Just behind the New Old Inn (a name I particularly like) in Bourton-on-the-Water is a model village, modelled on the village of Bourton-on-the-Water. The model makers must’ve been my kind of people, and shared my love of “meta” because they made it a member of the set of things that describe themselves, a bit like this sentence would be, if it talked about itself. Which it does. Anyway, what I mean is: they included a model of the model inside the model, and a model model model inside it. At 1:9 scale things get pretty small after that, so I’m not sure how far the recursion continues.
The experience got me thinking about what happens when you point a camera at a screen and create one of those seemingly infinite tunnels of screens showing screens showing screens. The same sort of thing happens when you stand between two mirrors, but it always irritates me that my own reflection sort of gets in the way of the end of the tunnel and so you can’t quite see the bottom to find out what happens as the speed of light becomes significant and everything turns into a black hole or whatever would happen if it could actually carry on for ever. The mirror tunnel differs from a “TV tunnel” in two regards. Firstly, the “refresh rate” is much lower in the TV tunnel. You can poke your finger in briefly and watch as it “falls” down the tunnel into the distance. Secondly, since a camera captures what it “sees” and the TV displays it in fixed orientation, you can twist or slide the camera and get twist or curve effects in your TV tunnel. Mirror tunnels are straight, if the mirrors are parallel.
The orientation of the model village is not the same as the orientation of the real village. The model river Windrush flows in a southwesterly direction, rotated by 90 degrees from the real thing. At least it does when its flow isn’t briefly interrupted by the face-down form of a two-year old! Iris lasted 20 seconds before she had a bit of an unplanned entry into the replica river. She got over it quickly, though, literally and figuratively. The rotation means that when you get to the model inside the model, figuring out which way is which takes a moment. Like a twisting TV tunnel, the meta models “go round” inside each other.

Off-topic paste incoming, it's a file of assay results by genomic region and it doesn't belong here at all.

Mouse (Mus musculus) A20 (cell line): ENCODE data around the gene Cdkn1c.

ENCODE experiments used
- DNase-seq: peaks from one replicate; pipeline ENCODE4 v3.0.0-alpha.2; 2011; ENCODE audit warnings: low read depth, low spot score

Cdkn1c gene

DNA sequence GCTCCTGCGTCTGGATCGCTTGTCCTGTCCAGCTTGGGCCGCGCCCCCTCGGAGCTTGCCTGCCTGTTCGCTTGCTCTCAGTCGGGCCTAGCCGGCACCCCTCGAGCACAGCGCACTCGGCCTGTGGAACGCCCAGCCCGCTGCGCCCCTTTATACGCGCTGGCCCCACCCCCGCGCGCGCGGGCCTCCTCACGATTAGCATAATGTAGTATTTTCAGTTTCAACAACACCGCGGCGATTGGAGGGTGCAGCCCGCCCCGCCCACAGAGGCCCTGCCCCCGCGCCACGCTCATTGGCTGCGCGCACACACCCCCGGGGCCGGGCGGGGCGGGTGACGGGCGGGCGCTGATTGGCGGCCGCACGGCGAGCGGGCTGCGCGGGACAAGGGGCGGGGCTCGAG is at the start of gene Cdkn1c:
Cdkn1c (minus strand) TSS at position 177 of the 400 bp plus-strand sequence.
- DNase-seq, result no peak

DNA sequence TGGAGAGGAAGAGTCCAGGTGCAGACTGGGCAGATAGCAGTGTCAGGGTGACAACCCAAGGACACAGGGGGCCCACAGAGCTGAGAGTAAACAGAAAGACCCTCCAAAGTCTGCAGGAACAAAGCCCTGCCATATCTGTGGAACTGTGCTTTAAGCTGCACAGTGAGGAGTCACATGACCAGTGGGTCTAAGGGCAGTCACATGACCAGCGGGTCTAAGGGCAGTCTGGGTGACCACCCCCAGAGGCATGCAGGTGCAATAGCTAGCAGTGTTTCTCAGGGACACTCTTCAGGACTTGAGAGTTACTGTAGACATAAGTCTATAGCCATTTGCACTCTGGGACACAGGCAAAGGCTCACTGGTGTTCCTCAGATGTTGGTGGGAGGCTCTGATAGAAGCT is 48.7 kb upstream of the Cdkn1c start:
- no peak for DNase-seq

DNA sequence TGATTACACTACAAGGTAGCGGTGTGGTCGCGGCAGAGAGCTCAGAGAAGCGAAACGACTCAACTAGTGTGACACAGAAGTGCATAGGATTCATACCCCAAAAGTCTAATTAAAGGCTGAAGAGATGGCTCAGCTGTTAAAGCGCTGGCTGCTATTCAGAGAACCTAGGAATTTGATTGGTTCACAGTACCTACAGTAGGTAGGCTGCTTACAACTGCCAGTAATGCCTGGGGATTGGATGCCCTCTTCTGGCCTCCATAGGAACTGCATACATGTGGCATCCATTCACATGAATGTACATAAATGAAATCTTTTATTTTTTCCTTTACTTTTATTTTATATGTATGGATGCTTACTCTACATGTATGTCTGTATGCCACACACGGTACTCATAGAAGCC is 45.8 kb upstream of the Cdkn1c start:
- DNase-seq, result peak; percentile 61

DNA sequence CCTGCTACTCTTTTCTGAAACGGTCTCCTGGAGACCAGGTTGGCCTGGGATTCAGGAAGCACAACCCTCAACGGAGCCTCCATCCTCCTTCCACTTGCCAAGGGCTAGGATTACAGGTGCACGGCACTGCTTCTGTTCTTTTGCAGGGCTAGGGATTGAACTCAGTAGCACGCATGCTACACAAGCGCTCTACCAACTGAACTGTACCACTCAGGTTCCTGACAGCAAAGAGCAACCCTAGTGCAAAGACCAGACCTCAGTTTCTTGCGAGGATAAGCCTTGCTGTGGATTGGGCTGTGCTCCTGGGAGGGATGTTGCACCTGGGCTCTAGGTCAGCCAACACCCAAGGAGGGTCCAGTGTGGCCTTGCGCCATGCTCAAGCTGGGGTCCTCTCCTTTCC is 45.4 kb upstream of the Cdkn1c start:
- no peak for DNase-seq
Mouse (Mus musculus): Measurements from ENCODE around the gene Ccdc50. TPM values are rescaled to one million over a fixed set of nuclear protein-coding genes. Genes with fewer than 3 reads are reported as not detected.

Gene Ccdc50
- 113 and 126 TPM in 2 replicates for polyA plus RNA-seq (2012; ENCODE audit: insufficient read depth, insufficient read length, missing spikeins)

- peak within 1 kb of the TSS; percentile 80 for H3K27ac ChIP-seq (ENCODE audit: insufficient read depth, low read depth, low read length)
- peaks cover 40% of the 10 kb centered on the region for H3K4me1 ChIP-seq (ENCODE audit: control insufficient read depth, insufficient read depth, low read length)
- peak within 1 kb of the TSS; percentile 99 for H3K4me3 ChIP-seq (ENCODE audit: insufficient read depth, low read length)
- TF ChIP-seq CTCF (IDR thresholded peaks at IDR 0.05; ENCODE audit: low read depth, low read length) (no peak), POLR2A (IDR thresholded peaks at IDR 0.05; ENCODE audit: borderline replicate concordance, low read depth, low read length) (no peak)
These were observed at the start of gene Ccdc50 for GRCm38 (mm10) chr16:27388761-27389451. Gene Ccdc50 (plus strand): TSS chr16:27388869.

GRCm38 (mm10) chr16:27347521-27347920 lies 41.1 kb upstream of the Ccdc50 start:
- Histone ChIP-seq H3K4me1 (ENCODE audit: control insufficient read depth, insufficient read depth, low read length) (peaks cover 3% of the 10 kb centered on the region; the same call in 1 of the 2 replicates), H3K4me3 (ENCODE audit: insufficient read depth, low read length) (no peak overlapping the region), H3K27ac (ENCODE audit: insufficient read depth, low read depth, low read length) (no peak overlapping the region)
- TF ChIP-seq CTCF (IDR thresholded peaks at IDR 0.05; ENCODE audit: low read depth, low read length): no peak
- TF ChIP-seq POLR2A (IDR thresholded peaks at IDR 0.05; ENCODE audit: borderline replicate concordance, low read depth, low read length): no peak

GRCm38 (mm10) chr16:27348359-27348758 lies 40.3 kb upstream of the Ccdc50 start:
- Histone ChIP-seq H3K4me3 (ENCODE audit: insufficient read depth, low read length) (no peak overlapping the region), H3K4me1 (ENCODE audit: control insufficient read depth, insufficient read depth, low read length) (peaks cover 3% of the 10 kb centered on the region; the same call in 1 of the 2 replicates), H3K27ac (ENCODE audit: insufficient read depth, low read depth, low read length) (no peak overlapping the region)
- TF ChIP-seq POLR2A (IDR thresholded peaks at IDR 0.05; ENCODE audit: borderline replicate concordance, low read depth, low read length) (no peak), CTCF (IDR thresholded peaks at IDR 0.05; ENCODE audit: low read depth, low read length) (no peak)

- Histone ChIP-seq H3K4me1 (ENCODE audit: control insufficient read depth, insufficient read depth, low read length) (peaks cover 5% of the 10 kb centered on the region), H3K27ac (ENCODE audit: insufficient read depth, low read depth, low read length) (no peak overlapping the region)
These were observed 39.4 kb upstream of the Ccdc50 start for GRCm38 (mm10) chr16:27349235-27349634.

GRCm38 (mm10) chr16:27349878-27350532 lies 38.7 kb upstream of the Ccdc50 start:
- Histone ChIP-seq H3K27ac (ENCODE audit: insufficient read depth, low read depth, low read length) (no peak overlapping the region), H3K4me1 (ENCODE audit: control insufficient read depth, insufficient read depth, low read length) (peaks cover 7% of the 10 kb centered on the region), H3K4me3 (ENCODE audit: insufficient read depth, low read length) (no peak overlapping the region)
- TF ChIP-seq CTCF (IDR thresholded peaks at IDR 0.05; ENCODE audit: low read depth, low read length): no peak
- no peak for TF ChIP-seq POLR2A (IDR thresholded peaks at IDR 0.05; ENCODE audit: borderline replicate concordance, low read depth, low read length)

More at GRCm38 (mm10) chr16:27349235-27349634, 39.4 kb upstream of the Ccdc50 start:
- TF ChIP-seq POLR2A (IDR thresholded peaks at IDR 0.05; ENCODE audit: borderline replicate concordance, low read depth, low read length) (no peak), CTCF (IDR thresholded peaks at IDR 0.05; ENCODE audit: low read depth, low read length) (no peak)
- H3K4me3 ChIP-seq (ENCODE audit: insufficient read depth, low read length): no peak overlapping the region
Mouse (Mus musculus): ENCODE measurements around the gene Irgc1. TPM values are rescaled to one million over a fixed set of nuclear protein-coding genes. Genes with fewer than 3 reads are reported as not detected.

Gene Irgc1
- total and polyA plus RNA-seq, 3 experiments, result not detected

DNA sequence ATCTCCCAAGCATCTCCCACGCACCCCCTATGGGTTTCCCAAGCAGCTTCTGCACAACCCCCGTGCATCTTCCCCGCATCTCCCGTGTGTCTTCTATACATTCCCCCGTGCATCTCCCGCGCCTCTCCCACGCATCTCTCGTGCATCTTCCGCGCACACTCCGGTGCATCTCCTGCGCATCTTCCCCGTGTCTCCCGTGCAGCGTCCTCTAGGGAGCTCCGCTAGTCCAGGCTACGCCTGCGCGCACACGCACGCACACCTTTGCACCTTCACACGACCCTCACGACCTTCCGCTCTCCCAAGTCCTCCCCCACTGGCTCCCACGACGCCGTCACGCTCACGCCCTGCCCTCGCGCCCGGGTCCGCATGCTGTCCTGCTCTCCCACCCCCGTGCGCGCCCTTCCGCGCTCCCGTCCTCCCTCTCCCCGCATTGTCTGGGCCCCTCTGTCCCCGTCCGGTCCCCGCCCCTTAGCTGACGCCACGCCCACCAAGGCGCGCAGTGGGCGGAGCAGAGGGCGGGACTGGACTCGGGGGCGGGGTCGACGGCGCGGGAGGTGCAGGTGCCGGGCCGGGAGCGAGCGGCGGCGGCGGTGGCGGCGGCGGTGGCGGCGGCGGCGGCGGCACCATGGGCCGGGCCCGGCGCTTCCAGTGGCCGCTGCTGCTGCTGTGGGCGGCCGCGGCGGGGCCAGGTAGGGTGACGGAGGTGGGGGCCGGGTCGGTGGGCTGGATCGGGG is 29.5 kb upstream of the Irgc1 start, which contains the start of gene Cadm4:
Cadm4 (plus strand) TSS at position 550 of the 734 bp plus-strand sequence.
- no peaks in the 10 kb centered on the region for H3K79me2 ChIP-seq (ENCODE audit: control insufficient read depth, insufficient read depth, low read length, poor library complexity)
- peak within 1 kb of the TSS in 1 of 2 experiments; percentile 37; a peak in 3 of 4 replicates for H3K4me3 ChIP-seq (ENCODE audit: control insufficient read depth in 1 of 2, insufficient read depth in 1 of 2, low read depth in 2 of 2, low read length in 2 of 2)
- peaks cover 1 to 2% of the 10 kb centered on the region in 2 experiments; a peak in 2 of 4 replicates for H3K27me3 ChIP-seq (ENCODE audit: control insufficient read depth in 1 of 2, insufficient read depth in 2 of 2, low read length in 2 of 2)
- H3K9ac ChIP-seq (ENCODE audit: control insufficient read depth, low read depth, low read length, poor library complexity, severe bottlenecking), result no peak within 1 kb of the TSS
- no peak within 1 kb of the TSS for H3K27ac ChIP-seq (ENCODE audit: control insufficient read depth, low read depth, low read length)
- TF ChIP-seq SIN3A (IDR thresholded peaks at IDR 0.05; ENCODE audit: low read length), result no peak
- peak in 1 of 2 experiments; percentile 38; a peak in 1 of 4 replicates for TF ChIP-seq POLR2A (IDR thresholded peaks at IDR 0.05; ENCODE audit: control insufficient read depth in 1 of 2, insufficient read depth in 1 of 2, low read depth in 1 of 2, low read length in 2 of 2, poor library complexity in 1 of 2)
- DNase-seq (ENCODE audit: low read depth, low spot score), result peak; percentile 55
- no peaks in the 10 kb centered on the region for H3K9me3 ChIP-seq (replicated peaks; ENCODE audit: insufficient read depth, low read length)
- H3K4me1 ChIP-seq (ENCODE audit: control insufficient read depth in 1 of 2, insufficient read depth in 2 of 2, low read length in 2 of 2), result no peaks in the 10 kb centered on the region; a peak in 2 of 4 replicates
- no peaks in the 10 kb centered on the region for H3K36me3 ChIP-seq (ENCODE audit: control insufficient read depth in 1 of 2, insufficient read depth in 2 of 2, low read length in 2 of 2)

The model village is excellent. Churches, shops, nearby avian attractions and trees are recreated in detail. It must’ve taken quite a while. Long enough perhaps for a thoughtful model maker to stop and ponder the chronological implications of what they were doing. Some of the models have little accompanying notices - “this was the site of the museum when the model was built”, for example - so in a sense we are exploring a snapshot in time. At the commencement of modelling in the 1930s though, the model village didn’t exist, so its inclusion inside itself is an inconsistency. I’m glad this anachronism has been allowed. Thinking a bit more about it, it might not even be an anachronism: if the modelling began at the other end of the village, then a partially-complete model village would be an unanachronistic interpretation of reality. Pleasingly this leads me back to my TV tunnel analogy: putting aside the notices about the “normal” parts of the model, we can interpret the model model as a “live” snapshot because it would’ve arrived at this state by now, as long as we assume a sensible “refresh rate”. In this interpretation there would be a vanishingly small, incomplete model of a model of a model of a model, with tiny little imaginary craftspeople working away at the subatomic scale.
I hope to visit again one day. Maybe Iris will bring me and Sarah in our dotage by when the pub will inevitably have been renamed Ye Olde New Old Inn.